## Solution 2

Let $\theta=\angle M_1 M_3 B_1$. Thus we have that $\cos 2 \angle A_3 M_3 B_1=\cos \left(2\theta + \frac{\pi}{2} \right)=-\sin2\theta$.

Since $A_1 A_2 A_3 A_4 A_5 A_6 A_7 A_8$ is a regular octagon and $B_1 B_3 = A_1 A_2$, let $k=A_1 A_2 = A_2 A_3 = B_1 B_3$.

Extend $\overline{A_1 A_2}$ and $\overline{A_3 A_4}$ until they intersect. Denote their intersection as $I_1$. Through similar triangles & the $45-45-90$ triangles formed, we find that $M_1 M_3=\frac{k}{2}(2+\sqrt2)$.

We also have that $\triangle M_7 B_7 M_1 =\triangle M_1 B_1 M_3$ through ASA congruence ($\angle B_7 M_7 M_1 =\angle B_1 M_1 M_3$, $M_7 M_1 = M_1 M_3$, $\angle B_7 M_1 M_7 =\angle B_1 M_3 M_1$). Therefore, we may let $n=M_1 B_7 = M_3 B_1$.

Thus, we have that $\sin\theta=\frac{n-k}{\frac{k}{2}(2+\sqrt2)}$ and that $\cos\theta=\frac{n}{\frac{k}{2}(2+\sqrt2)}$. Therefore $\cos\theta-\sin\theta=\frac{k}{\frac{k}{2}(2+\sqrt2)}=\frac{2}{2+\sqrt2}=2-\sqrt2$.

Squaring gives that $\sin^2\theta - 2\sin\theta\cos\theta + \cos^2\theta = 6-4\sqrt2$ and consequently that $-2\sin\theta\cos\theta = 5-4\sqrt2 = -\sin2\theta$ through the identities $\sin^2\theta + \cos^2\theta = 1$ and $\sin2\theta = 2\sin\theta\cos\theta$.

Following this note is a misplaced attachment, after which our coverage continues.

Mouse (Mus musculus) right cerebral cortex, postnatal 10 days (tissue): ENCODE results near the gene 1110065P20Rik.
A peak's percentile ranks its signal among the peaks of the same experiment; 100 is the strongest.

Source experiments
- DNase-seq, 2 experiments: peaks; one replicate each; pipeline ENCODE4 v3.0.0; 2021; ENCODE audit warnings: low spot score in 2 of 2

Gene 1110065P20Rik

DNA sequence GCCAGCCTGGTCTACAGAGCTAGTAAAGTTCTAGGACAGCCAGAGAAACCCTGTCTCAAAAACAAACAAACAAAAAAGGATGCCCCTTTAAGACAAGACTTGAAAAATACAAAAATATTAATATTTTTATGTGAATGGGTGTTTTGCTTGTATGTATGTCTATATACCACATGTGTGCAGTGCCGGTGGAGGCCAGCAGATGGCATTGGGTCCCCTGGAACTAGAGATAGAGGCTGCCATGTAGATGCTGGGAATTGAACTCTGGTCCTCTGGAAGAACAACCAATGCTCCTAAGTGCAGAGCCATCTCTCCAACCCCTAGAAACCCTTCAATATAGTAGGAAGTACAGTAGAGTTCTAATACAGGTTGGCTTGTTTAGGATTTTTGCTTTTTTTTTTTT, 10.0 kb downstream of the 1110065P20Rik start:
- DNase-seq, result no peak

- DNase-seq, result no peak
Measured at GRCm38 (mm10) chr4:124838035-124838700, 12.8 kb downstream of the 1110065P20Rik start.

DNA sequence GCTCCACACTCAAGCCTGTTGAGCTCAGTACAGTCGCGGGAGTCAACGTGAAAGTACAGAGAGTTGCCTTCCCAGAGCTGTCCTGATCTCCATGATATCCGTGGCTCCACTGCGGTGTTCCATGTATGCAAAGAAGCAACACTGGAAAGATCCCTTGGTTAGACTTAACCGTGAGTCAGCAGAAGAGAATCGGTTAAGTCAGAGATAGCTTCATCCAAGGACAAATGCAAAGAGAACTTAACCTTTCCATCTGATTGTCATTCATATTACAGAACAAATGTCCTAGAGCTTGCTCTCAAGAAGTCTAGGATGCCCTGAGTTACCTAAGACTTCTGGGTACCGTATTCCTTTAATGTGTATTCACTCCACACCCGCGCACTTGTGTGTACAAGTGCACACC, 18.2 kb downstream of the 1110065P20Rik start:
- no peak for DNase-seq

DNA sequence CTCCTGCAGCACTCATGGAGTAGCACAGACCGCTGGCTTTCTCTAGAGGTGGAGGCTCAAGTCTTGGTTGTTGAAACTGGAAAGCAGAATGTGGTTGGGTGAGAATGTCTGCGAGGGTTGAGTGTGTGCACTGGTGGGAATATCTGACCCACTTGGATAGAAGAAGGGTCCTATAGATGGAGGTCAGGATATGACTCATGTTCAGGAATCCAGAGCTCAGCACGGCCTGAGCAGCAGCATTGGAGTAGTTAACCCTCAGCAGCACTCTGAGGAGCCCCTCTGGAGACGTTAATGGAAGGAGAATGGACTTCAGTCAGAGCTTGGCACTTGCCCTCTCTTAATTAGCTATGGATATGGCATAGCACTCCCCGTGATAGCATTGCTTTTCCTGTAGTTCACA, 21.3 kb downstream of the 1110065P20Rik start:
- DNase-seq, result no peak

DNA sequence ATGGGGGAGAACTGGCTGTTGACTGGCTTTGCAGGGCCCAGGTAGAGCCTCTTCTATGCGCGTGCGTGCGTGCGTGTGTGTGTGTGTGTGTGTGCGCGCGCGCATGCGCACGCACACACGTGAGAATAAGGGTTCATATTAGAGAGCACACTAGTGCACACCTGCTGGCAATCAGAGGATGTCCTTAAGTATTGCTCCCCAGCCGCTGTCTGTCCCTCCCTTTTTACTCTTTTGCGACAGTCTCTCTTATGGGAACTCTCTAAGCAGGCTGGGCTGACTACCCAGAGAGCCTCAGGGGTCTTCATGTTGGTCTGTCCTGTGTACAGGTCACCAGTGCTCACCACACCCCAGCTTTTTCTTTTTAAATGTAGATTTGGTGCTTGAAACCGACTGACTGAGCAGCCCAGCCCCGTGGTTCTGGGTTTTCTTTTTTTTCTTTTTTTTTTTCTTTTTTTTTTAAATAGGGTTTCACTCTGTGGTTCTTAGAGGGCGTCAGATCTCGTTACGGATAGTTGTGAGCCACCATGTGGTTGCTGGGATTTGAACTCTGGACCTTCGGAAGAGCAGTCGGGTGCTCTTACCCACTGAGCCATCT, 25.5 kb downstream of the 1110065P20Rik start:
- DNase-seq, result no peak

Thus we have that $\cos 2 \angle A_3 M_3 B_1=5-4\sqrt2=5-\sqrt{32}$. Therefore $m+n=5+32=\boxed{037}$.

## Solution 3

Let $A_1A_2 = 2$. Then $B_1$ and $B_3$ are the projections of $M_1$ and $M_5$ onto the line $B_1B_3$, so $2=B_1B_3=-M_1M_5\cos x$, where $x = \angle A_3M_3B_1$. Then since $M_1M_5 = 2+2\sqrt{2}, \cos x = \dfrac{-2}{2+2\sqrt{2}}= 1-\sqrt{2}$, $\cos 2x = 2\cos^2 x -1 = 5 - 4\sqrt{2} = 5-\sqrt{32}$, and $m+n=\boxed{037}$.

## Solution 4

Notice that $R_3$ and $R_7$ are parallel ($B_1B_3B_5B_7$ is a square by symmetry and since the rays are perpendicular) and $B_1B_3=B_3B_5=s=$ the distance between the parallel rays. If the regular hexagon as a side length of $s$, then $M_3M_7$ has a length of $s+s\sqrt{2}$. Let $X$ be on $R_3$ such that $M_7X$ is perpendicular to $M_3X$, and $\phi=\angle M_7M_3X$. The distance between $R_3$ and $R_7$ is $s=M_7X$, so $\sin\phi=\frac{s}{s+s\sqrt{2}}=\frac{1}{1+\sqrt{2}}$.

Since we are considering a regular hexagon, $M_3$ is directly opposite to $M_7$ and $\angle A_3M_3B_1=90 ^\circ +\phi$. All that's left is to calculate $\cos 2\angle A_3M_3B_1=\cos^2(90^\circ+\phi)-\sin^2(90^\circ+\phi)=\sin^2\phi-\cos^2\phi$. By drawing a right triangle or using the Pythagorean identity, $\cos^2\phi=\frac{2+2\sqrt2}{3+2\sqrt2}$ and $\cos 2\angle A_3M_3B_1=\frac{-1-2\sqrt2}{3+2\sqrt2}=5-4\sqrt2=5-\sqrt{32}$, so $m+n=\boxed{037}$.

## Solution 5

Assume that $A_1A_2=1.$ Denote the center $O$, and the midpoint of $B_1$ and $B_3$ as $B_2$. Then we have that$$\cos\angle A_3M_3B_1=\cos(\angle A_3M_3O+\angle OM_3B_1)=-\sin(\angle OM_3B_1)=-\frac{OB_2}{OM_3}=-\frac{1/2}{1/2+\sqrt2/2}=-\frac{1}{\sqrt2+1}=1-\sqrt2.$$Thus, by the cosine double-angle theorem,$$\cos2\angle A_3M_3B_1=2(1-\sqrt2)^2-1=5-\sqrt{32},$$so $m+n=\boxed{037}$.